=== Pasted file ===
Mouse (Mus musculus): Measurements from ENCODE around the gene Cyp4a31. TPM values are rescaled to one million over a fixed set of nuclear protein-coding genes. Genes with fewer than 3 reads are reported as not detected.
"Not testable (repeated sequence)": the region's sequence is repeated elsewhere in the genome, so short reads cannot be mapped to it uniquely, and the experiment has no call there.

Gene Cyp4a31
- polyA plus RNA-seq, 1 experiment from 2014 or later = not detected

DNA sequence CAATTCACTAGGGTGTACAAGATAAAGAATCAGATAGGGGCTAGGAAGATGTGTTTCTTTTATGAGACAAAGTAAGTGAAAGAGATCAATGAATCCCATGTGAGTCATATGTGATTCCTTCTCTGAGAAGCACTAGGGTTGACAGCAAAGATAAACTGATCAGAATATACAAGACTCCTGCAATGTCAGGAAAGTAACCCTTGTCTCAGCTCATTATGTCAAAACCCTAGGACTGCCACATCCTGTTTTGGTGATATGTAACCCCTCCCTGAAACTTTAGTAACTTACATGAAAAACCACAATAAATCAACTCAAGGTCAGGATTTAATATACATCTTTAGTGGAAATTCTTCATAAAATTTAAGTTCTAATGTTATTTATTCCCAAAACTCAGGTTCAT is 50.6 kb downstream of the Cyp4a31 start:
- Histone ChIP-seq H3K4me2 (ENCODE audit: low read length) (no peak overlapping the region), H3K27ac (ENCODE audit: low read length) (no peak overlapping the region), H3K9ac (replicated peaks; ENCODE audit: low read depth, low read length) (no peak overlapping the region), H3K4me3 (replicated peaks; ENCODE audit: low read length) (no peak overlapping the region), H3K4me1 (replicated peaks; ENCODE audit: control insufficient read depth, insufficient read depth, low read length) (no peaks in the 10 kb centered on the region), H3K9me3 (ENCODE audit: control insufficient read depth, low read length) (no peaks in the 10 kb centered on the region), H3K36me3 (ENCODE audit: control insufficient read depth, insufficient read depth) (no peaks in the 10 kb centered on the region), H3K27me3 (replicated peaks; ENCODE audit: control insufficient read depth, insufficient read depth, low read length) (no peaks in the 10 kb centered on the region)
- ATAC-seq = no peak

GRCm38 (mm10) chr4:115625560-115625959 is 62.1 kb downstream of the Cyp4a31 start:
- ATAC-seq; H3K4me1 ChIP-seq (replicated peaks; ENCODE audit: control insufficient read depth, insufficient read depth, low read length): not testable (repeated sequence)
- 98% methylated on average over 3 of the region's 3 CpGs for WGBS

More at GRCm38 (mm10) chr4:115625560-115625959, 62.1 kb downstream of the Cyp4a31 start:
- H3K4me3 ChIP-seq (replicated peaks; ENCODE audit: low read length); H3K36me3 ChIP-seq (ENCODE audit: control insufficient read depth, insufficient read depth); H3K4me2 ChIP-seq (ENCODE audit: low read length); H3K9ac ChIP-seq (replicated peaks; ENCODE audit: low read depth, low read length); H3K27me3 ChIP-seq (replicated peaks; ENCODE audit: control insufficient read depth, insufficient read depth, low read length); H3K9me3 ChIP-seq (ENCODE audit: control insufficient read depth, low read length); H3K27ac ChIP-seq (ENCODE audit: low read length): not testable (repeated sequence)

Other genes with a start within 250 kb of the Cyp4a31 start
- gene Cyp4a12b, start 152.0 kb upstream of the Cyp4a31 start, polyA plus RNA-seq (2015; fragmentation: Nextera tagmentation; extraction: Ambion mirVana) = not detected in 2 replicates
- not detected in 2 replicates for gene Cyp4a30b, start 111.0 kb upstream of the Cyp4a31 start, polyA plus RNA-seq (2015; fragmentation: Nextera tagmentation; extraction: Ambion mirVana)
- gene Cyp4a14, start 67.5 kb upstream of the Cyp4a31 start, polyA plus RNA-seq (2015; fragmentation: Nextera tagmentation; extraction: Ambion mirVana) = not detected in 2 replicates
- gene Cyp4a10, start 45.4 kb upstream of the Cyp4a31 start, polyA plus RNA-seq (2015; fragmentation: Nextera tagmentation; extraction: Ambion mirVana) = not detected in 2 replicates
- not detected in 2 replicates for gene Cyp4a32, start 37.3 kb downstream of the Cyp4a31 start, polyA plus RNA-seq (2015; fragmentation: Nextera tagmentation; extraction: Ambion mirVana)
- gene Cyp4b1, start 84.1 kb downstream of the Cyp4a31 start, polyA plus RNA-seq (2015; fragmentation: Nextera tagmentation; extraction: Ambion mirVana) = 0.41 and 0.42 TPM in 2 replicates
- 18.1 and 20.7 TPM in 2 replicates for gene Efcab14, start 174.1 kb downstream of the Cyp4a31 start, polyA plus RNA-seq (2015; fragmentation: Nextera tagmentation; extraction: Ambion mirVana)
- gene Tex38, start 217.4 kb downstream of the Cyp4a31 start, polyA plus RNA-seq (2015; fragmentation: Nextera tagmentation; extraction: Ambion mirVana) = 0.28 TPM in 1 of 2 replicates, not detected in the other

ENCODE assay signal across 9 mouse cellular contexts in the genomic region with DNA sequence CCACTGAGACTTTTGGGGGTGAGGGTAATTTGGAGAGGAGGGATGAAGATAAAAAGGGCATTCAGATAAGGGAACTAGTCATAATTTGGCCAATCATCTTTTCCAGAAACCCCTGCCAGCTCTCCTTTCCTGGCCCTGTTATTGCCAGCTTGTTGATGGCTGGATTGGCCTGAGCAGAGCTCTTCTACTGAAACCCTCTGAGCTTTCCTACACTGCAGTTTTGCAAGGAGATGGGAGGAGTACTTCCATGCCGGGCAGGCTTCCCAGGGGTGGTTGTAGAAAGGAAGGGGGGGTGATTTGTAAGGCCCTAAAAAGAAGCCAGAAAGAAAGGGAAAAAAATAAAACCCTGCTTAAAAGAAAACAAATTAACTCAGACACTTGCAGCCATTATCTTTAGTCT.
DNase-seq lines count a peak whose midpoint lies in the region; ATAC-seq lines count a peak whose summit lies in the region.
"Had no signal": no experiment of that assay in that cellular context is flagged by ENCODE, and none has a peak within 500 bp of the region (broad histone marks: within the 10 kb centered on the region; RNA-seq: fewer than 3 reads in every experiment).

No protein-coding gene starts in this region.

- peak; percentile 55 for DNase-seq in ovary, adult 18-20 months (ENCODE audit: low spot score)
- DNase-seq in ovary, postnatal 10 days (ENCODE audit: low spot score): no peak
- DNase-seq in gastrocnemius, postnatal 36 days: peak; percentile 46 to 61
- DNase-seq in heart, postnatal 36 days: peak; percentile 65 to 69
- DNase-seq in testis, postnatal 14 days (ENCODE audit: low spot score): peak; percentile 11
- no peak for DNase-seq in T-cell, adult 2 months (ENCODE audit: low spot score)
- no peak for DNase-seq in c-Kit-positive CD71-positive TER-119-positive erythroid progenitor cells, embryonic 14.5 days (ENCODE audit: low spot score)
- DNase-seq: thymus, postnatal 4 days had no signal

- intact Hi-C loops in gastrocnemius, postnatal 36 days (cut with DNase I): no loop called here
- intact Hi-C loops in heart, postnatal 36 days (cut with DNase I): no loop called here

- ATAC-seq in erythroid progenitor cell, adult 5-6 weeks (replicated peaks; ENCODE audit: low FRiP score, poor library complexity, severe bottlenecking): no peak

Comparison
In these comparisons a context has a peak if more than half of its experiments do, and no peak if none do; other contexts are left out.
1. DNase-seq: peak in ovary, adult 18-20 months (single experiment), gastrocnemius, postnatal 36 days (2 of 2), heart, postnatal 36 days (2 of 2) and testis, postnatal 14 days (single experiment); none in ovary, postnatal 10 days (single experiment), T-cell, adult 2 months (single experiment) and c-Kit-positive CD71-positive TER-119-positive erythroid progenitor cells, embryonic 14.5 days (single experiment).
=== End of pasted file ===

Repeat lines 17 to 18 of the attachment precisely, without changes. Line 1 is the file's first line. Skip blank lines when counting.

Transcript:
- gene Cyp4a10, start 45.4 kb upstream of the Cyp4a31 start, polyA plus RNA-seq (2015; fragmentation: Nextera tagmentation; extraction: Ambion mirVana) = not detected in 2 replicates
- not detected in 2 replicates for gene Cyp4a32, start 37.3 kb downstream of the Cyp4a31 start, polyA plus RNA-seq (2015; fragmentation: Nextera tagmentation; extraction: Ambion mirVana)